If the ON EXCEPTION RESUME clause appears in the CREATE PROCEDURE statement, the procedure checks the following statement when an error occurs. If the statement handles the error, then the procedure continues executing, resuming at the statement after the one causing the error. It does not return control to the calling environment when an error occurred.
The behavior for procedures that use ON EXCEPTION RESUME can be modified by the on_tsql_error option setting. For more information, see on_tsql_error option [compatibility].
Error-handling statements include the following:
SELECT @variable =
The following example illustrates how this works.
Remember to drop both the InnerProc and OuterProc procedures by entering the following commands in the SQL Statements pane before continuing with the tutorial:
DROP PROCEDURE OuterProc; DROP PROCEDURE InnerProc;
The following demonstration procedures show what happens when an application calls the procedure OuterProc; and OuterProc in turn calls the procedure InnerProc, which then encounters an error. These demonstration procedures are based on those used earlier in this section:
CREATE PROCEDURE OuterProc() ON EXCEPTION RESUME BEGIN DECLARE res CHAR(5); MESSAGE 'Hello from OuterProc.' TO CLIENT; CALL InnerProc(); SET res=SQLSTATE; IF res='52003' THEN MESSAGE 'SQLSTATE set to ', res, ' in OuterProc.' TO CLIENT; END IF END; CREATE PROCEDURE InnerProc() ON EXCEPTION RESUME BEGIN DECLARE column_not_found EXCEPTION FOR SQLSTATE '52003'; MESSAGE 'Hello from InnerProc.' TO CLIENT; SIGNAL column_not_found; MESSAGE 'SQLSTATE set to ', SQLSTATE, ' in InnerProc.' TO CLIENT; END;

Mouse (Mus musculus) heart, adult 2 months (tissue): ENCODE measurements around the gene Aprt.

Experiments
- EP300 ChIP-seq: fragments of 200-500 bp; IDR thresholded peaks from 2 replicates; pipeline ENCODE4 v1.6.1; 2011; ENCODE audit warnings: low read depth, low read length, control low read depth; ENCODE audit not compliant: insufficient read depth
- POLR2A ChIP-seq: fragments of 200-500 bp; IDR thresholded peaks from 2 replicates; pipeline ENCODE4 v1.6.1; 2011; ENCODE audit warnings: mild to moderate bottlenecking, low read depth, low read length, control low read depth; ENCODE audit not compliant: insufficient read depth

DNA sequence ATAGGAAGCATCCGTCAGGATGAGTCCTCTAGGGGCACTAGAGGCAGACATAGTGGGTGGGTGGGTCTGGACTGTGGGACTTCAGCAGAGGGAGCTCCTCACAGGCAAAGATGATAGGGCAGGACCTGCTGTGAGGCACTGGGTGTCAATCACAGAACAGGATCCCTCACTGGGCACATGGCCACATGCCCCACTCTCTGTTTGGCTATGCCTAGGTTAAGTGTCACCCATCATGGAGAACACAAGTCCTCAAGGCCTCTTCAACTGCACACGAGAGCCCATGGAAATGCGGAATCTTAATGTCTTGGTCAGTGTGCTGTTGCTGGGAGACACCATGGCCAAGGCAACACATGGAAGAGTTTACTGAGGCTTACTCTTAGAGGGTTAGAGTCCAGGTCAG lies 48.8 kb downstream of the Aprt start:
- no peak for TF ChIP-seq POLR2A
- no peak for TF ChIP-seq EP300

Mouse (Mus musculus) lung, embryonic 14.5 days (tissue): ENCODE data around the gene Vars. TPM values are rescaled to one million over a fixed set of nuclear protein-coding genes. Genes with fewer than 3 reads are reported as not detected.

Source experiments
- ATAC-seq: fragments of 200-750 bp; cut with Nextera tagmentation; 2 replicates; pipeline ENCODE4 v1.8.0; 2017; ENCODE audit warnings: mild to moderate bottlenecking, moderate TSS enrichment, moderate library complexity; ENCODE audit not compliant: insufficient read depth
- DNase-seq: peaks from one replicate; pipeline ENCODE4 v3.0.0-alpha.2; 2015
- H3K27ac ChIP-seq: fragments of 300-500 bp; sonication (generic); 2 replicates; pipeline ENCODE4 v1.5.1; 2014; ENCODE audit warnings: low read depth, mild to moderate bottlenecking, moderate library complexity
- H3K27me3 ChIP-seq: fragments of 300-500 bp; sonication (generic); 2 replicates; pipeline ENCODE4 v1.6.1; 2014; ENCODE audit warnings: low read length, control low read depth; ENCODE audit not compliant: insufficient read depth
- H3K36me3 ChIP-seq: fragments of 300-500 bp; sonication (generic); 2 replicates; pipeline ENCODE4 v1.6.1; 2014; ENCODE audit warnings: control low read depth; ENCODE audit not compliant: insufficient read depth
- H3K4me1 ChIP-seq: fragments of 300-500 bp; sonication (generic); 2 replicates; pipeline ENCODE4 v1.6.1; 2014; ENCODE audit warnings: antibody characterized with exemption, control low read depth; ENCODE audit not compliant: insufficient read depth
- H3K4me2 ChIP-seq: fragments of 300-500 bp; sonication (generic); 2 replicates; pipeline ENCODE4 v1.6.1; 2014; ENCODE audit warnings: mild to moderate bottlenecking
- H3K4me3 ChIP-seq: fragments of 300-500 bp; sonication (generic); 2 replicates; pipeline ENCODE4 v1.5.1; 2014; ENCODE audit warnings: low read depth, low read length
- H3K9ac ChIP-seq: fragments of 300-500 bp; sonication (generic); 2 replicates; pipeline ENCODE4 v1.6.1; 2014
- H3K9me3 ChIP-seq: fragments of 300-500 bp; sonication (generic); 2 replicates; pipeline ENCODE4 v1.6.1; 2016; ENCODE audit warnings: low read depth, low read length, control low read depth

The following statement executes the OuterProc procedure:
The Interactive SQL Messages tab then displays the following:
Hello from OuterProc.
Hello from InnerProc.
SQLSTATE set to 52003 in OuterProc.
The execution path is as follows:
OuterProc executes and calls InnerProc.
In InnerProc, the SIGNAL statement signals an error.
The MESSAGE statement is not an error-handling statement, so control is passed back to OuterProc and the message is not displayed.
In OuterProc, the statement following the error assigns the SQLSTATE value to the variable named res. This is an error-handling statement, and so execution continues and the OuterProc message appears.